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The Reel World of News

Author: Films on Demand.; Films Media Group.
Publisher: Lawrenceville, NJ : Films Media Group ; Orangeville, ON : McIntyre Media [distributor] 1984
Series: A Walk Through the 20th Century with Bill Moyers
Edition/Format:   eVideo : Clipart/images/graphics : EnglishView all editions and formats
Database:WorldCat
Summary:
In 1911, the first newsreels flickered in America's nickelodeons. In the mid-1960s, they vanished from movie theaters as nightly television newscasts came to dominate visual journalism. In between, newsreels grew into a unique 20th-century institution that informed and entertained whole generations. In this program, Bill Moyers conducts a tour of the cultural and political landscape so dramatically rendered by the  Read more...
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Details

Genre/Form: Videorecording
Educational films
Internet videos
Criticism, interpretation, etc
Additional Physical Format: Originally produced:
Sunrise Media LLC, 2010
Named Person: Bill D Moyers; Bill D Moyers
Material Type: Clipart/images/graphics, Internet resource, Videorecording
Document Type: Internet Resource, Computer File, Visual material
All Authors / Contributors: Films on Demand.; Films Media Group.
OCLC Number: 695008368
Notes: Title from resource description page (viewed Dec. 08, 2010).
"In 1911, the first newsreels flickered in America?s nickelodeons. In the mid-1960s, they vanished from movie theaters as nightly television newscasts came to dominate visual journalism. In between, newsreels grew into a unique 20th-century institution that informed and entertained whole generations. In this program, Bill Moyers conducts a tour of the cultural and political landscape so dramatically rendered by the American newsreel. Accompanied by a rich tapestry of archival clips, Moyers talks with the announcers, composers, and cameramen who still relish memories of jostling and hustling to catch the parade of history on film. (53 minutes)."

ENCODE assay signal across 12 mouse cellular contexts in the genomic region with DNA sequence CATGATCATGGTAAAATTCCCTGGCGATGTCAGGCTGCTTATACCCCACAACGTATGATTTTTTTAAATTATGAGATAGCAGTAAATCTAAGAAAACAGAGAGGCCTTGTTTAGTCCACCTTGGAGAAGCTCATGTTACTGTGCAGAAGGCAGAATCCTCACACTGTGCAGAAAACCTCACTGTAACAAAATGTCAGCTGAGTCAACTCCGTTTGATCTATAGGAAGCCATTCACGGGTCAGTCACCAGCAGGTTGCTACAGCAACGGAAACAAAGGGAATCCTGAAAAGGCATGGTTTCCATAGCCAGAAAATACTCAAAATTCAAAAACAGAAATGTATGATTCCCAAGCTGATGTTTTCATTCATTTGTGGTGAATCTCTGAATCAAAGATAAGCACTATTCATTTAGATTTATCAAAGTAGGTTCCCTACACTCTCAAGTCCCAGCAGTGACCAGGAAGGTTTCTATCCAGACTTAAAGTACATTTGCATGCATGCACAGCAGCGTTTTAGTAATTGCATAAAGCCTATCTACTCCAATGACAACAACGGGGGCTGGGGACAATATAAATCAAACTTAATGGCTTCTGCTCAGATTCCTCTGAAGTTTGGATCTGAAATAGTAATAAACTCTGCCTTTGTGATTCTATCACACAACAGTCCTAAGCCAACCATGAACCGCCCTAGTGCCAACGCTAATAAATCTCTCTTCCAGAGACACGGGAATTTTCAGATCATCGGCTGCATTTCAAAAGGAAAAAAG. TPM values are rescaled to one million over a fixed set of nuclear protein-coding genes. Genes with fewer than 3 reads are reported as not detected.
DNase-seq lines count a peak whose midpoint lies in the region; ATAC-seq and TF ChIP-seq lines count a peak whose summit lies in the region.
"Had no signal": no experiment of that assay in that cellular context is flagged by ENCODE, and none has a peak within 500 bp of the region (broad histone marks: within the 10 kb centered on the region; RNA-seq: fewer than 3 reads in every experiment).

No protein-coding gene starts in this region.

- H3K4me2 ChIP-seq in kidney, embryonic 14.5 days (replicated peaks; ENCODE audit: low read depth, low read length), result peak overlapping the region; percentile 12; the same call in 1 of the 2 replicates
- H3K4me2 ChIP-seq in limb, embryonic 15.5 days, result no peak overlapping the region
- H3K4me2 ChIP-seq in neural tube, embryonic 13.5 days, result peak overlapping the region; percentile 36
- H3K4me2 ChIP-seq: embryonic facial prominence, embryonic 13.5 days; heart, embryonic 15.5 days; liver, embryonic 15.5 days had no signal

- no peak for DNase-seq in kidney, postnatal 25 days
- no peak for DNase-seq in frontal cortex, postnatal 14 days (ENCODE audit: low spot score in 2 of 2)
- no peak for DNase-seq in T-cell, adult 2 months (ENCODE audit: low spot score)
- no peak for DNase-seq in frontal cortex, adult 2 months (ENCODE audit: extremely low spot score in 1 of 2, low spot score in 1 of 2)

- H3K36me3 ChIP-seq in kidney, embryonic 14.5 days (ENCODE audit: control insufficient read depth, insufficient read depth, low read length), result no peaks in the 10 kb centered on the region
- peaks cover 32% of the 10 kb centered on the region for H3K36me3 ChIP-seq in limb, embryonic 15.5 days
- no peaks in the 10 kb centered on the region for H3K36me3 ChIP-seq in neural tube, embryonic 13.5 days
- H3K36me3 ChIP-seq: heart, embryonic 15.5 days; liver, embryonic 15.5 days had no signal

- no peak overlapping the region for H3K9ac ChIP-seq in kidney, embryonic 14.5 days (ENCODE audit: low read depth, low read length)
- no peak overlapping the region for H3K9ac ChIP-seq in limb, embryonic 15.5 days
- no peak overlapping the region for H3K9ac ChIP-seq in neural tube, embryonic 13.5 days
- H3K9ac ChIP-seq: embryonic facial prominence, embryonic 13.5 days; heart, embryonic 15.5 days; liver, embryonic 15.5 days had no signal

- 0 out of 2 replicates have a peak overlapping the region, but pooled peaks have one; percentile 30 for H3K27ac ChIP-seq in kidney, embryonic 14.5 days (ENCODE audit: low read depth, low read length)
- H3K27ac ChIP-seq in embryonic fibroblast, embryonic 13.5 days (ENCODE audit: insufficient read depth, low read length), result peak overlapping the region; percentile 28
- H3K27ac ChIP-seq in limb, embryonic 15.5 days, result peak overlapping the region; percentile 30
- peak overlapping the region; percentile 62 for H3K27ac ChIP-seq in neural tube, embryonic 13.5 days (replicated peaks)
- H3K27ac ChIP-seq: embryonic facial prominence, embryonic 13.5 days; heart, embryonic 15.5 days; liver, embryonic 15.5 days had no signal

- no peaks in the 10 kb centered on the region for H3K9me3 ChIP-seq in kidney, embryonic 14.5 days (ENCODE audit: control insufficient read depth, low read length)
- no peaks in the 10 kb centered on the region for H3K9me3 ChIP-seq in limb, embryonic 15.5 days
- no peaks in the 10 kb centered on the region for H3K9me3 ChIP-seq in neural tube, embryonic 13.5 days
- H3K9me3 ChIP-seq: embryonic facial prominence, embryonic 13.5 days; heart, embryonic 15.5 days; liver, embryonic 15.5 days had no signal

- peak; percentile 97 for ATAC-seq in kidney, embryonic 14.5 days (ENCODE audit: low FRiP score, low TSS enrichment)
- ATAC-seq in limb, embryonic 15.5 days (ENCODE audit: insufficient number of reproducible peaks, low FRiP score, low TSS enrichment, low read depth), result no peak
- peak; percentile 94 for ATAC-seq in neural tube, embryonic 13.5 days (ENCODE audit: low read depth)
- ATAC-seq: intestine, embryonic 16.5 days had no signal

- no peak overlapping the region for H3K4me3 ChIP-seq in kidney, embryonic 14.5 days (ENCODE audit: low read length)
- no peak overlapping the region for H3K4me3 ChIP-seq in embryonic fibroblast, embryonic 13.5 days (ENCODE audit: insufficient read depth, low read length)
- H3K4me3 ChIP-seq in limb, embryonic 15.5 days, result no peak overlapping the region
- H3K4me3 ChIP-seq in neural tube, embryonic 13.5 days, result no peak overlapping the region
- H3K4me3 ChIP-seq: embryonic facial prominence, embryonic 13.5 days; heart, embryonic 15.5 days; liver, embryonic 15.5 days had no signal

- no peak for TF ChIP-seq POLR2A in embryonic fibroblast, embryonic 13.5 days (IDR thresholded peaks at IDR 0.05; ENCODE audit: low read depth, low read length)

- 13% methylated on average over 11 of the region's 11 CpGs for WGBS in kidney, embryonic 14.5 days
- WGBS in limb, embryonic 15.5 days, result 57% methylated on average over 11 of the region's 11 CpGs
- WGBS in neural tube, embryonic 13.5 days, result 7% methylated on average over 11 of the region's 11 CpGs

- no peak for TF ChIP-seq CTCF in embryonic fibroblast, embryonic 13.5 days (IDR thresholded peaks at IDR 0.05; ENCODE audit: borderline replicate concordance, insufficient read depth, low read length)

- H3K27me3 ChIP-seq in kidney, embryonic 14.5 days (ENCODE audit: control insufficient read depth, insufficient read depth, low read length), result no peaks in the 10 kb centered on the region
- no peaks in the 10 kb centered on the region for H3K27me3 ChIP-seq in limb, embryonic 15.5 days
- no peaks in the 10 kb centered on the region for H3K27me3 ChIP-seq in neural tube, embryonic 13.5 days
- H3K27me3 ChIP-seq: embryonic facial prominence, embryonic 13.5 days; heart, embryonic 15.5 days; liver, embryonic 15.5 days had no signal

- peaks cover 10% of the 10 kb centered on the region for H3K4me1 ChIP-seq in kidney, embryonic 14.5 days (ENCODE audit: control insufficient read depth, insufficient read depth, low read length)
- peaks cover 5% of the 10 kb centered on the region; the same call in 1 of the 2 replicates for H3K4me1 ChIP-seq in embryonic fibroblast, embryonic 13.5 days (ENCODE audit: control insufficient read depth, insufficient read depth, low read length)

Description: 1 streaming video (53 minutes.)
Details: Mode of access: Internet.
Contents: An Introduction to Newsreels and Their Beginnings (2:48) --
Ed Herlihy, the Voice of the News (2:02) --
World War II News Paired with Entertainment Geared Towards Men (2:56) --
Sports, Space, and Fashion in the News (2:25) --
Motion Picture Studios and their Influence on the News (2:32) --
The Music of the Newsreels (2:38) --
1940s: Newsreel Cameraman is "King" (4:59) --
Filming the Hindenburg (3:31) --
Coverage of the Lindbergh Baby Kidnapping (3:22) --
The Purposeful and Accidental Preservation of Old Newsreels (3:42) --
Newsreels and the Great Depression (2:16) --
Commercial Newsreels and the Bonus March of WWI Veterans (2:47) --
The Workers Newsreel (4:06) --
Opposing the Government's Point of View in the News (1:51) --
Entertainment-Based Journalism (3:56) --
End of the Newsreel Era (1:40) --
Worlds Fair Time Capsule : Eternalizing Newsreels (2:21).
Series Title: A Walk Through the 20th Century with Bill Moyers

Abstract:

In 1911, the first newsreels flickered in America's nickelodeons. In the mid-1960s, they vanished from movie theaters as nightly television newscasts came to dominate visual journalism. In between, newsreels grew into a unique 20th-century institution that informed and entertained whole generations. In this program, Bill Moyers conducts a tour of the cultural and political landscape so dramatically rendered by the American newsreel. Accompanied by a rich tapestry of archival clips, Moyers talks with the announcers, composers, and cameramen who still relish memories of jostling and hustling to catch the parade of history on film.

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Linked Data


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schema:description"An Introduction to Newsreels and Their Beginnings (2:48) -- Ed Herlihy, the Voice of the News (2:02) -- World War II News Paired with Entertainment Geared Towards Men (2:56) -- Sports, Space, and Fashion in the News (2:25) -- Motion Picture Studios and their Influence on the News (2:32) -- The Music of the Newsreels (2:38) -- 1940s: Newsreel Cameraman is "King" (4:59) -- Filming the Hindenburg (3:31) -- Coverage of the Lindbergh Baby Kidnapping (3:22) -- The Purposeful and Accidental Preservation of Old Newsreels (3:42) -- Newsreels and the Great Depression (2:16) -- Commercial Newsreels and the Bonus March of WWI Veterans (2:47) -- The Workers Newsreel (4:06) -- Opposing the Government's Point of View in the News (1:51) -- Entertainment-Based Journalism (3:56) -- End of the Newsreel Era (1:40) -- Worlds Fair Time Capsule : Eternalizing Newsreels (2:21)."@en
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